October - Adopt a Shelter Dog Month
Millions of dogs face euthanasia every year across the country because there are not enough caring homes for them. This is why Adopt A Shelter Dog Month was established. Celebrated every October, the tradition promotes dog adoptions from animal shelters and provides an opportunity to spread the word about responsible pet care. Improve your life with a dog’s companionship, and support these voiceless creatures.
Why Adopt a Dog?
Dogs are generally considered faithful and fun companions. But there are many other benefits of dog ownership.
According to a survey by the American Pet Products Association, an increasing number of dog owners are citing health benefits and “walking, jogging and exercise” as top benefits of having dogs in their lives. Pets help lower blood pressure, prevent heart disease and fight depression and loneliness.
Dogs can also serve as a “social aid”. They can facilitate introductions to new people, promote conversation and encourage increased social contact and greater bonds between people. Studies show that pet owners are more likely than people without pets to participate in community activities and do favors for their neighbors.
Before You Adopt a Dog
Like children, dogs are completely dependent on their owners for all their needs, including food, water, health care, exercise, shelter, and most important, companionship. But unlike children, dogs will never learn to take care of themselves. And if you are getting a dog for your children, consider the age of the dog and the ages of the children. Dogs can live up to 15 years. Will you still be able and willing to care for your dog after your children have grown up and moved out?
Also consider things like your schedule (both work and travel), your home environment (do you have a fenced-in yard?), your physical activity level and your budget.
In a study conducted by the National Council on Pet Population Study and Policy, researchers surveyed people turning animals in to 12 various shelters around the country to try to find our exactly why animals end up there. The study's researchers reviewed reasons why people gave up their dogs up for adoption, and found the following frequency of answers:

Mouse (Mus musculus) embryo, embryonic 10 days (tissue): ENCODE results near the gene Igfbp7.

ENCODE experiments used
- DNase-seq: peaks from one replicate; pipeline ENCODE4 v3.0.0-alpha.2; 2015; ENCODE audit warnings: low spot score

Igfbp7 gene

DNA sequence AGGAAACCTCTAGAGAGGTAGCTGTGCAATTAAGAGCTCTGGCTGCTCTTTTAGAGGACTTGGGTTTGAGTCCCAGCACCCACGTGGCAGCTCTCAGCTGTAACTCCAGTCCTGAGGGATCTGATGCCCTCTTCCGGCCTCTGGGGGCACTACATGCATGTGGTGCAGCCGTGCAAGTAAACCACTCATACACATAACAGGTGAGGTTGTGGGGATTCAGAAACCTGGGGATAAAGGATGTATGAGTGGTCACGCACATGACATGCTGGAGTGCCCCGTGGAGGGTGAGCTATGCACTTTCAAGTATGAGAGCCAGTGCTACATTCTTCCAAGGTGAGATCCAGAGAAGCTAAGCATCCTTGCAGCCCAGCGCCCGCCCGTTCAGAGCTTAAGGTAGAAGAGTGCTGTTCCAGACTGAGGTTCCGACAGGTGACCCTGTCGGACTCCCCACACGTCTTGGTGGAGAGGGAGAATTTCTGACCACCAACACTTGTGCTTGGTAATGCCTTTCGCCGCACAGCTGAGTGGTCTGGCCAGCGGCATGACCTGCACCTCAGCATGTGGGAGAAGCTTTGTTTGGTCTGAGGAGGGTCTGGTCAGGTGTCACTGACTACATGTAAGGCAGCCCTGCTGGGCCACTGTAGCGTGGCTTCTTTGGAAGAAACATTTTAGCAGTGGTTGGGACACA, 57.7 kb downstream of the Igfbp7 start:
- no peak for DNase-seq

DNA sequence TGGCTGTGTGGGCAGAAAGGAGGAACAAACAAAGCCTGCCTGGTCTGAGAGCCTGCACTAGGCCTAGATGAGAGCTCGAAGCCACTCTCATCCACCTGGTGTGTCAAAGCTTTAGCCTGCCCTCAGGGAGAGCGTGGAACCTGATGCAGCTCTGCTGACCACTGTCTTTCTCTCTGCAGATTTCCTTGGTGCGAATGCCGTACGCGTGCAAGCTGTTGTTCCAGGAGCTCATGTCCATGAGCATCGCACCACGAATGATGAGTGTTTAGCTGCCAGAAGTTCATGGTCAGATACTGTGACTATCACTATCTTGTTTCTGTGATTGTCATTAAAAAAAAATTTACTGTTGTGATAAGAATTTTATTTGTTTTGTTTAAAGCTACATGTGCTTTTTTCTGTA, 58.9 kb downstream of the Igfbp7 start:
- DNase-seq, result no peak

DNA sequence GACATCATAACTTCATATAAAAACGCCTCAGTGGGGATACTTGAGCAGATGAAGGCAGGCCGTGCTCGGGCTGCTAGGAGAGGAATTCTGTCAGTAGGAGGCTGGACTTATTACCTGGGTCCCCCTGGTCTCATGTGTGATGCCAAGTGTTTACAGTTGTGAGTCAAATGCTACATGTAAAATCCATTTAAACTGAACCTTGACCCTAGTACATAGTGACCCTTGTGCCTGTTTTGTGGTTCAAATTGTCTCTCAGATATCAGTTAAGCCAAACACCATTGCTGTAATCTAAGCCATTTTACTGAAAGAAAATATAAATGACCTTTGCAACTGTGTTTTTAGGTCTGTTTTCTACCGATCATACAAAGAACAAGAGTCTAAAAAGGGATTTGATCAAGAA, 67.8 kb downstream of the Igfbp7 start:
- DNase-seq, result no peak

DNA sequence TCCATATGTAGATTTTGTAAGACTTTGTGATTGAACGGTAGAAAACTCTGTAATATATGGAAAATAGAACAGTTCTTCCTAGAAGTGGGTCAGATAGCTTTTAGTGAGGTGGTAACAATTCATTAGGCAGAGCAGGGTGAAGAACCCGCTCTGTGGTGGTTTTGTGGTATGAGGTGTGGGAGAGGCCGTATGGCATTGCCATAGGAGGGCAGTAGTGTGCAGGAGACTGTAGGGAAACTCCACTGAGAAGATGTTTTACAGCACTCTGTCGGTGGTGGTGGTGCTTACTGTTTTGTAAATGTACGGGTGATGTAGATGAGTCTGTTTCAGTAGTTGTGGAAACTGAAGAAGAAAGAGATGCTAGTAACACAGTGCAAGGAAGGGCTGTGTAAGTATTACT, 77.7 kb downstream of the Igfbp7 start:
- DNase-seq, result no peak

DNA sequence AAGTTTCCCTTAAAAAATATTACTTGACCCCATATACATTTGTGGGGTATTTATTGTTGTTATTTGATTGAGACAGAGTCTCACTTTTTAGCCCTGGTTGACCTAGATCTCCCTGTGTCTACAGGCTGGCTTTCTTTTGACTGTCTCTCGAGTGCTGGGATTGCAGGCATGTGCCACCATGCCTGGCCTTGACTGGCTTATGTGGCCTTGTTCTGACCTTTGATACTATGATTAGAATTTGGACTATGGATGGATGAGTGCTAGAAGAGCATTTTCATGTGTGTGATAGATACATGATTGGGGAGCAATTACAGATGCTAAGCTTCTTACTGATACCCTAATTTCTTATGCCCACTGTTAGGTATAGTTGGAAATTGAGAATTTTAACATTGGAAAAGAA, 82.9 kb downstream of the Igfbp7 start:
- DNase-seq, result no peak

- 29 percent surrendered their dogs due to behavior problems
- 29 percent surrendered their dogs because of the family's housing situation
- 25 percent surrendered their dogs citing incompatibility with the family's lifestyle
- 15 percent surrendering their dogs due to the family's preparation and/or expectations.
According to The ASPCA, people bringing a companion animal into their lives need to thoroughly review their lifestyle and their readiness to take responsibility for the animal's care. The ASPCA advises people to consider the five questions below before they adopt a dog:
- Am I ready to make a long-term commitment? Adopting a pet means being responsible for it's health and happiness for the rest of his or her life which could be up to 15 years for dogs.
- Is the animal right for my household? A strong, active pet may be too much for a young child or elderly person to handle. Small pets may be too delicate for rough play with children. Always make sure that everyone in the household agrees to adopt an animal.